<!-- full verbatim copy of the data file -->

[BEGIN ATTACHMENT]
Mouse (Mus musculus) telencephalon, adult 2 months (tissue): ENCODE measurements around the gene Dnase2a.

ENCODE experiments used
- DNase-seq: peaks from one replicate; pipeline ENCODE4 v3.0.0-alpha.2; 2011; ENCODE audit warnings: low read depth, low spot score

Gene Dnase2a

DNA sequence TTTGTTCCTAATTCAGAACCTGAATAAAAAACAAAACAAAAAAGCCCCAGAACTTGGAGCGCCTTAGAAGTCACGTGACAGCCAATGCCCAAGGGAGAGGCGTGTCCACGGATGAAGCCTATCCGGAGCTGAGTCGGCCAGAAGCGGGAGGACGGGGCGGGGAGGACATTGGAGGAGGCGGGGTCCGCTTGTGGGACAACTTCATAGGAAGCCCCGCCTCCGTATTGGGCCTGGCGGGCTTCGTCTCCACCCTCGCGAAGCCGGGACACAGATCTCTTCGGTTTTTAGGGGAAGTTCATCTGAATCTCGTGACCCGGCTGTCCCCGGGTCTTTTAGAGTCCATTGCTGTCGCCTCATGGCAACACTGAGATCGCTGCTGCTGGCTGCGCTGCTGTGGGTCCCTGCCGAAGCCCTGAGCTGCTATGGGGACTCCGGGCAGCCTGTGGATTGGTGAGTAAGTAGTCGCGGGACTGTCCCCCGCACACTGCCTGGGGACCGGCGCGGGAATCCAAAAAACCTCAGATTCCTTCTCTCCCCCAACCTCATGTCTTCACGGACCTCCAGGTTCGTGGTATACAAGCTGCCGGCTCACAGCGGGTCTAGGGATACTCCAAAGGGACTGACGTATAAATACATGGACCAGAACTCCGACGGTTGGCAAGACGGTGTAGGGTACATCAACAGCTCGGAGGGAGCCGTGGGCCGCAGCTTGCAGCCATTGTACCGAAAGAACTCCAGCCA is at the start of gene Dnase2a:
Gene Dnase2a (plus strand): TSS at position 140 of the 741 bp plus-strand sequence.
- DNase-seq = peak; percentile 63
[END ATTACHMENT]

Mouse (Mus musculus) telencephalon, adult 2 months (tissue): ENCODE measurements around the gene Dnase2a.

ENCODE experiments used
- DNase-seq: peaks from one replicate; pipeline ENCODE4 v3.0.0-alpha.2; 2011; ENCODE audit warnings: low read depth, low spot score

Gene Dnase2a

DNA sequence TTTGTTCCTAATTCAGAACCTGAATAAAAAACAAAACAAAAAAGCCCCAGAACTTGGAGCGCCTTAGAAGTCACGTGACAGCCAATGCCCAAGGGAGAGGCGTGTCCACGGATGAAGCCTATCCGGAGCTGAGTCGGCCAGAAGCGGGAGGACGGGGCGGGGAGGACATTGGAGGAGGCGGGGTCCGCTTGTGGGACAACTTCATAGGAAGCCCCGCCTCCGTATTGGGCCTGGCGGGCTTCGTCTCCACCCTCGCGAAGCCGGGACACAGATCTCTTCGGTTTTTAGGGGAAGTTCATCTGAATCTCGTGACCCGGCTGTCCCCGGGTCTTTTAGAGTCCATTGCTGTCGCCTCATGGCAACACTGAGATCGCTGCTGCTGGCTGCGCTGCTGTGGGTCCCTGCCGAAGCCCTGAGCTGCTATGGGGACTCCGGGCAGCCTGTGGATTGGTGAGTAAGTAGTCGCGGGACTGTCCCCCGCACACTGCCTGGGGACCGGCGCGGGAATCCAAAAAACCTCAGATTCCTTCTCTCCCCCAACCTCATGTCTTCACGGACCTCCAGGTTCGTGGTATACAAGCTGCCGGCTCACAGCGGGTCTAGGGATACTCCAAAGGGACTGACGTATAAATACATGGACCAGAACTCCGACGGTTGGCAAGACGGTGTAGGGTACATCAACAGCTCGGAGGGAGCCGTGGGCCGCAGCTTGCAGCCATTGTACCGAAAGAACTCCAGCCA is at the start of gene Dnase2a:
Gene Dnase2a (plus strand): TSS at position 140 of the 741 bp plus-strand sequence.
- DNase-seq = peak; percentile 63